Gobekli Tepe: Documentary explores ancient stone circle
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Stonehenge has attracted people for centuries, its first version a giant ring of Welsh bluestone laid out around 5,000 years ago. Researchers long believed the structure was the oldest stone circle in the world. But this is not the case.
In the south-eastern desert of Turkey sits a large mount, called Gobekli Tepe, a Neolithic archaeological site near the Syrian border.
Gobeklli Tepe has been touted as many things, including the world’s first-ever temple.
It comprises a series of stone circles, older even than Stonehenge, and was explored during the Smithsonian Channel’s documentary, ‘Secrets: Garden of Eden’.
As the documentary’s narrator noted: “But the most breathtaking discovery was not the size of the complex, it was its age.”
Archaeology: Researchers discovered that Gobekli Tepe is thousands of years older than Stonehenge (Image: GETTY/Youtube/Smithsonian Channel)
Stonehenge: The ancient stone circle was once thought to be the oldest of its kind (Image: GETTY)
Gobekli Tepe “blows Stonehenge out of the water” in terms of age.
The most ancient organic material found in the fabric of the stonework was radiocarbon dated to before 9,000 BC – more than 11,000 years ago.
This is 6,000 years before construction at Stonehenge even began.
Jens Notroff, an archaeologist at the German Archaeological Institute revealed the extent of Gobekli Tepe’s age, and explained: “We today are actually closer to the builders of Stonehenge than the people building Stonehenge were to Gobekli Tepe.”
Gobekli Tepe: Several stone circles are within the site in south-eastern Turkey (Image: GETTY)
“We’re talking about a period here which has not seen metal tools – even the wheel was not invented yet, so these monuments were put together by hand.”
The art and architecture at Gobekli Tepe is, the narrator noted, “rewriting historic archaeology.”
But, it was the architects that would cause the greater shock, whose identity was revealed not in the stonework but in the used animals bones found strewn across the site.
Joris Peters has spent more than two decades examining 11,000-year-old animal remains from the area around Gobekli Tepe, having discovered the most about the people who constructed the stone circle from the bones found within the enclosure.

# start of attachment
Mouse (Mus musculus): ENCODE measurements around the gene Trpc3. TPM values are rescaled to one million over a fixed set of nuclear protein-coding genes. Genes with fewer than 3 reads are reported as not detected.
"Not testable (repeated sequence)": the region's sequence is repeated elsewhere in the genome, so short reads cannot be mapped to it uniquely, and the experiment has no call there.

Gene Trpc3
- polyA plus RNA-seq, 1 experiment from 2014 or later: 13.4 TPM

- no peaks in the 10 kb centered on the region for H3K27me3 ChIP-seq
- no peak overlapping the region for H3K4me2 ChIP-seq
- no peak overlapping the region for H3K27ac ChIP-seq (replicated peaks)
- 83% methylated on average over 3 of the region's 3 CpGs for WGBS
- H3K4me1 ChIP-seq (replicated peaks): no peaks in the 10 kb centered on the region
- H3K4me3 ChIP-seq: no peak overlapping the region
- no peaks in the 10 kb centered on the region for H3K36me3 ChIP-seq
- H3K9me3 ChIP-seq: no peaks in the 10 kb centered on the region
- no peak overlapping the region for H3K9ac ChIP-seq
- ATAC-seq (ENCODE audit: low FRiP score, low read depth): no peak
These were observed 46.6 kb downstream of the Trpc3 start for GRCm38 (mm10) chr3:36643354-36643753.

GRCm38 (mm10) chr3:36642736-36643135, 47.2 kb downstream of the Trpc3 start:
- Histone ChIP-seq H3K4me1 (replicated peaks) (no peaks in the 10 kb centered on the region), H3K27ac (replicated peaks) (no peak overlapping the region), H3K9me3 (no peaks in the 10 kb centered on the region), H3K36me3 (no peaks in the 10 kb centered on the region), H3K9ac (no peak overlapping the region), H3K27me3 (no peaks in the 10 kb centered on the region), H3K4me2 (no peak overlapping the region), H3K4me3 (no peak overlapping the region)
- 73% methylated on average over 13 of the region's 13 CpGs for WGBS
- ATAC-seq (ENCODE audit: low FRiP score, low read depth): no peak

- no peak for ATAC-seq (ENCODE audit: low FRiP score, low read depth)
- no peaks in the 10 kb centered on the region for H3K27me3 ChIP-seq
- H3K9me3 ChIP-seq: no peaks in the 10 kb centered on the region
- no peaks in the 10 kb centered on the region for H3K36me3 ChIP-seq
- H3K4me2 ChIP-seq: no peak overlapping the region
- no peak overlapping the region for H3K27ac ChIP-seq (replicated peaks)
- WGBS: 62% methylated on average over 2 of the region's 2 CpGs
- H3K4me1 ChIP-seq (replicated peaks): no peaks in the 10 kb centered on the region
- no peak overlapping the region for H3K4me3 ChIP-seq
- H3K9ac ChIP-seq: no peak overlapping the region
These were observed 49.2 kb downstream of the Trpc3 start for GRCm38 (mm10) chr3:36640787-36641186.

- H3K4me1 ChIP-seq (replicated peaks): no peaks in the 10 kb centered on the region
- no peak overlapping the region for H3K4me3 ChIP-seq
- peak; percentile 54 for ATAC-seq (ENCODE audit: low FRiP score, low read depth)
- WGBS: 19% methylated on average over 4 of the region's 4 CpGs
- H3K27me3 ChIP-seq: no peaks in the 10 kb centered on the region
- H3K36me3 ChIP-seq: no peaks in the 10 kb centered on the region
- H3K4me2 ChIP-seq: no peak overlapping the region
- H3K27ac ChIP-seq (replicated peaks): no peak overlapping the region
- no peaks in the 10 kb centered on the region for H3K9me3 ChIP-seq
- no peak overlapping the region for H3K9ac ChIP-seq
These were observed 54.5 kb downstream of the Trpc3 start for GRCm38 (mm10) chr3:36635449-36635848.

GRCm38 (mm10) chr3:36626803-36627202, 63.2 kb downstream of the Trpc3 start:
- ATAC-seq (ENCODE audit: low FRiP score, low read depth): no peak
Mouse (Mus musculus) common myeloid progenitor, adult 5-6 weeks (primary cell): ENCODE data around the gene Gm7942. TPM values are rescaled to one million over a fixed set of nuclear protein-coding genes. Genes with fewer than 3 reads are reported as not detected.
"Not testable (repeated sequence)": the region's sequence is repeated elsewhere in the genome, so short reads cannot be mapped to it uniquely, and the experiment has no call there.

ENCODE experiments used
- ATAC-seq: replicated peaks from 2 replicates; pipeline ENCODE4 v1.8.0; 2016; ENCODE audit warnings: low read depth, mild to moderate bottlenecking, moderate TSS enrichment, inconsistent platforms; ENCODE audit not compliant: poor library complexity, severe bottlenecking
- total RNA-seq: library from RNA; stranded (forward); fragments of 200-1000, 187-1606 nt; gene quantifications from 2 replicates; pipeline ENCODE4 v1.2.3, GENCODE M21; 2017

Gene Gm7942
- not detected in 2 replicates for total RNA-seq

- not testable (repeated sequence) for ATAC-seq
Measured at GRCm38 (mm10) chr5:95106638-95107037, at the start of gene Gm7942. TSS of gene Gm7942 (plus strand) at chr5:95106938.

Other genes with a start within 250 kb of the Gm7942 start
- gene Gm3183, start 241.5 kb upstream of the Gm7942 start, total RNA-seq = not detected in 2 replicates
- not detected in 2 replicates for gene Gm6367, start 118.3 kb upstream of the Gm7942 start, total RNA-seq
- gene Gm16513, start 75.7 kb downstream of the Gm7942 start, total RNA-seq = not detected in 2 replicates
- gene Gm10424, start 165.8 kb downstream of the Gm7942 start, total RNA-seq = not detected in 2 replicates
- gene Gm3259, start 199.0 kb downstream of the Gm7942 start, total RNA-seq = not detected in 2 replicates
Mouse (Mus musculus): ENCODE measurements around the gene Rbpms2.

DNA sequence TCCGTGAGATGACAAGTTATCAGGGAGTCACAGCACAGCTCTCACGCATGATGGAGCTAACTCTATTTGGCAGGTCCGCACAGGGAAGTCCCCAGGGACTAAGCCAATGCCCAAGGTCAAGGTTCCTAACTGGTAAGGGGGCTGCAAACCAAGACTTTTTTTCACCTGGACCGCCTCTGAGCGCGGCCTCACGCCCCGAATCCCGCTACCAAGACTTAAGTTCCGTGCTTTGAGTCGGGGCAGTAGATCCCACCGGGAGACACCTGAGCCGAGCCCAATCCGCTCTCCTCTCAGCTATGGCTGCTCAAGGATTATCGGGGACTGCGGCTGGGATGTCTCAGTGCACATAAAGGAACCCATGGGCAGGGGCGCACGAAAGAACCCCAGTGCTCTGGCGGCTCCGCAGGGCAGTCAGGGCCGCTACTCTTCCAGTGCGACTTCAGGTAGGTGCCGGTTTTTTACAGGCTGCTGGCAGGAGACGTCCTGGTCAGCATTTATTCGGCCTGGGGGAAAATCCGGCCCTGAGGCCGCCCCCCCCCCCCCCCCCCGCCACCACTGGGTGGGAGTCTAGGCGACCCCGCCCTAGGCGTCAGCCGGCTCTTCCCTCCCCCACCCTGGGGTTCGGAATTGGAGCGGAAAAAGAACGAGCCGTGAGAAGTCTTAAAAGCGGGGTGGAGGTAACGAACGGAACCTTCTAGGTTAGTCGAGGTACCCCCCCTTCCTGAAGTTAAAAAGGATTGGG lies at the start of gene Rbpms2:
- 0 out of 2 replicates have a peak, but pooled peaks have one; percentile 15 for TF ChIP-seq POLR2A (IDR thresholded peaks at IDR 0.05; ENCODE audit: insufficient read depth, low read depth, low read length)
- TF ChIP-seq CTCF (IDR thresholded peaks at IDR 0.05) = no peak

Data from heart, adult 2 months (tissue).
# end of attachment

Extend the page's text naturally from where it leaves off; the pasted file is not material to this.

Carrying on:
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Turkey: The excavation site from above (Image: GETTY)
Ancient engravings: Humans would have used stone tools to carve out art and symbols into the rocks (Image: Youtube/Smithsonian Channel)
While nearly all of them had been shattered – a sign they had been used to extract bone marrow – the type of bones discovered were only of the richest cuts.
Normally, when ancient humans slaughtered domestic them, all parts of the bodies would be found: the head, the spin, the lower legs.
However, as Professor Peters noted: “But for Gobekli Tepe the picture is totally different.
“Most of the bones we found are the ones that carry a lot of meat.”
UK stone circles: Just a handful of ancient stone circles dotted around Britain (Image: Express Newspapers)
It was quickly realised that the animals had not been butchered on the site but carved up wherever they were killed, with the meatiest joints brought up the mound to the stone circle.
Researchers concluded that the animals were wild and the prey of the builders of Gobekli Tepe.
It means Stone Age hunter-gatherers can likely be credited credit for the construction of the ancient stone circle, as Prof Peter noted: “The focus on meat bearing parts points to hunter-gatherers.”
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History: The animal bones were the biggest give away that the builders were hunter gatherers (Image: Youtube/Smithsonian Channel)
It went against everything archaeologists thought they knew about the lives of Stone Age people, who were believed to live off the land and roam across vast distances following prey and collecting edible plants.
The idea that they might have stayed in one place long enough to build giant monuments in stone has “defied belief”.